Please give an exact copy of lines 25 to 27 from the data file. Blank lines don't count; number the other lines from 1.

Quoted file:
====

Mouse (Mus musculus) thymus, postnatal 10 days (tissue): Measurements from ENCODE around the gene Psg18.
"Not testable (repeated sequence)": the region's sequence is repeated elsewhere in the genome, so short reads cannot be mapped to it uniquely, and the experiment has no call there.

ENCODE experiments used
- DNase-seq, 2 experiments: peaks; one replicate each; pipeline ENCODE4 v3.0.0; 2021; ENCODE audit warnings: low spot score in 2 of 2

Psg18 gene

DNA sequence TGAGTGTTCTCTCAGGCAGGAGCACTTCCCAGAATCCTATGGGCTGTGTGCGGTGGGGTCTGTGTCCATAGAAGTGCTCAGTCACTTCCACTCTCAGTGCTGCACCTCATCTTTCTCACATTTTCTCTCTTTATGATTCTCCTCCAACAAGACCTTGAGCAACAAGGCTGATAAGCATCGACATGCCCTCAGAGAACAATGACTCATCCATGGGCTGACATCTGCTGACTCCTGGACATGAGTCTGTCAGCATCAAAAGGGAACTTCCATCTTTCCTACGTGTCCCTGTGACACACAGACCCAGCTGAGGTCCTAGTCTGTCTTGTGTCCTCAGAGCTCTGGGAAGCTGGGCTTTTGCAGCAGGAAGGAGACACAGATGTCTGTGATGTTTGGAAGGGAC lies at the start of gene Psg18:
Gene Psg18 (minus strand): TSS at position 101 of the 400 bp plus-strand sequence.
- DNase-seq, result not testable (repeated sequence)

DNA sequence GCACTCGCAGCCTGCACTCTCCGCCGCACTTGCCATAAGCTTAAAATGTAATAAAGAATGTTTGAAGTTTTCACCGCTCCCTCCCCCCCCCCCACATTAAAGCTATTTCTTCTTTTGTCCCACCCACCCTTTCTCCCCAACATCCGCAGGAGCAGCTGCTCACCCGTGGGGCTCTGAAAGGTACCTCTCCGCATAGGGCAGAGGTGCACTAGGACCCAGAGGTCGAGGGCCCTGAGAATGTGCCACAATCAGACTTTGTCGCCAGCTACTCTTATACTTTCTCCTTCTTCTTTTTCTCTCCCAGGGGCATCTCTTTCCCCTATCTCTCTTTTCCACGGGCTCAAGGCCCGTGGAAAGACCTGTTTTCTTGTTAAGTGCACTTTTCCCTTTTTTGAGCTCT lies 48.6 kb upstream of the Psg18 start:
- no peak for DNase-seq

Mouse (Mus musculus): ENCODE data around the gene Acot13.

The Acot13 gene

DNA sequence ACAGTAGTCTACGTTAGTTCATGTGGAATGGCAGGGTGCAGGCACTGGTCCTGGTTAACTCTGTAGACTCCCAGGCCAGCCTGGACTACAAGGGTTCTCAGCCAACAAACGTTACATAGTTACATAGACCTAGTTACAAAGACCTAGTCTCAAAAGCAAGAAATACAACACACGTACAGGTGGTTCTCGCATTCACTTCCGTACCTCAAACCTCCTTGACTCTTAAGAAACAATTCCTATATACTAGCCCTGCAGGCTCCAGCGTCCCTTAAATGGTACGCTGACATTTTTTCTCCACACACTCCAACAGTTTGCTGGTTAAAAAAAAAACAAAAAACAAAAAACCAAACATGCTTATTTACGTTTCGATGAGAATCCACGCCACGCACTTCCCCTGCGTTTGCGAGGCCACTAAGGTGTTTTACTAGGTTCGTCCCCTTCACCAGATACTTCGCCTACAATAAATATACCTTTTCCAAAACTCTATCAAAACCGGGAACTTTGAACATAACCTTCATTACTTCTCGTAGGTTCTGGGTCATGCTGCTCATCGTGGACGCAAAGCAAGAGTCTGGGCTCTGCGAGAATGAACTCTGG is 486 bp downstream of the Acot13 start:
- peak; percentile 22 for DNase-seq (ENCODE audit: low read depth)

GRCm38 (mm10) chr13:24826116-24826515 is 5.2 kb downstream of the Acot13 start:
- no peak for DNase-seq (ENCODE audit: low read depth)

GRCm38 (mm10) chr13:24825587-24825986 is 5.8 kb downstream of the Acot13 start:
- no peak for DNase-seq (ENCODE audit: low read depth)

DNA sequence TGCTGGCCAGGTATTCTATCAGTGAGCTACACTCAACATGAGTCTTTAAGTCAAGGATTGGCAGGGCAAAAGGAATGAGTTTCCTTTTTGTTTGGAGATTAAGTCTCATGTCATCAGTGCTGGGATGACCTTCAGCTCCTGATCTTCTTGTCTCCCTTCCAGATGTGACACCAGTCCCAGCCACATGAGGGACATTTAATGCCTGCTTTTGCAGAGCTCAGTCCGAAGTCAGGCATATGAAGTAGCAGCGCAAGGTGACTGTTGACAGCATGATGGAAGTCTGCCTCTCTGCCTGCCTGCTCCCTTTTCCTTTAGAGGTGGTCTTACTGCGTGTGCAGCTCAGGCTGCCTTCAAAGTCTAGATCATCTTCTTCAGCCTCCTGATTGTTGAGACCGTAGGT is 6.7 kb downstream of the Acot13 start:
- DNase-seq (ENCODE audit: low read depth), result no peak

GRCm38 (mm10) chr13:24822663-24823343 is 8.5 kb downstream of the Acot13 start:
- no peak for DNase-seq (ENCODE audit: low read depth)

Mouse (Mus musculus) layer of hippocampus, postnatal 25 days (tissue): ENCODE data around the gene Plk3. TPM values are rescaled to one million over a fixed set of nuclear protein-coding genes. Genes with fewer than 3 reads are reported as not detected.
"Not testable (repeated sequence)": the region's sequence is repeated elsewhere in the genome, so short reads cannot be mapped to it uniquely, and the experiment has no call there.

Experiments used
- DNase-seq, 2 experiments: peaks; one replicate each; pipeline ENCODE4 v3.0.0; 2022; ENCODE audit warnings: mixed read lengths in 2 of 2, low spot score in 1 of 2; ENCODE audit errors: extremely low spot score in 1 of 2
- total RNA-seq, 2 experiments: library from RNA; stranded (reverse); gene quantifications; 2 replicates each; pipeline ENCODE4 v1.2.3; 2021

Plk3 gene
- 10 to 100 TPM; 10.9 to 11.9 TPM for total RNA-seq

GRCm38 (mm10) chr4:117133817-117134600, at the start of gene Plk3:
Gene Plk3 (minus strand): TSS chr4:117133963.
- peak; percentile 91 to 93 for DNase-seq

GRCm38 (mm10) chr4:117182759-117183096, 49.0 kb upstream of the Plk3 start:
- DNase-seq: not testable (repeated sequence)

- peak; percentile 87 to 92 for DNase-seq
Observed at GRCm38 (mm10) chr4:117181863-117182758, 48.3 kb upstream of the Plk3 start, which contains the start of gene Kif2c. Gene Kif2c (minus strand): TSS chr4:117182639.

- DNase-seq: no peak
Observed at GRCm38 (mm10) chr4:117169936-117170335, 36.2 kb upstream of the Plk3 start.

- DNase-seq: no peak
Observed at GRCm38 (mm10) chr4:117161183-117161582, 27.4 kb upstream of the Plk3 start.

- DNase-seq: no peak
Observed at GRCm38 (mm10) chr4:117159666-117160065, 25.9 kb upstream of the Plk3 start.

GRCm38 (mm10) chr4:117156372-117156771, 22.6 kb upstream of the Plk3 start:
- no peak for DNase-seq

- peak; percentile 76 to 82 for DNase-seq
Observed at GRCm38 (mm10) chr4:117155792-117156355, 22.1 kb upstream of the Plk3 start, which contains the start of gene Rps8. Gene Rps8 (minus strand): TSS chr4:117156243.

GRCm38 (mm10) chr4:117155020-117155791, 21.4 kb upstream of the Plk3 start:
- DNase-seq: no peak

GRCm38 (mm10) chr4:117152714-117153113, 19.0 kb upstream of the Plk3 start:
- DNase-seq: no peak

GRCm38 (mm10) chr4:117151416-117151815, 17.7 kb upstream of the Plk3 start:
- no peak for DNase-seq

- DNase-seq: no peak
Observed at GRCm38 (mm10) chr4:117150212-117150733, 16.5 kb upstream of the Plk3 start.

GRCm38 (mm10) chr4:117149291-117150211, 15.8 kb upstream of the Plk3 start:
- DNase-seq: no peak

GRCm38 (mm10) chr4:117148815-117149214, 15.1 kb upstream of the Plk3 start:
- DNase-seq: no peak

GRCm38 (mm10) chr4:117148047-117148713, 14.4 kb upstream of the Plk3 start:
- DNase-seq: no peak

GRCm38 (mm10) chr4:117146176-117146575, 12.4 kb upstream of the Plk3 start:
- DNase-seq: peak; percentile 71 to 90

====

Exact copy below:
Experiments used
- DNase-seq, 2 experiments: peaks; one replicate each; pipeline ENCODE4 v3.0.0; 2022; ENCODE audit warnings: mixed read lengths in 2 of 2, low spot score in 1 of 2; ENCODE audit errors: extremely low spot score in 1 of 2
- total RNA-seq, 2 experiments: library from RNA; stranded (reverse); gene quantifications; 2 replicates each; pipeline ENCODE4 v1.2.3; 2021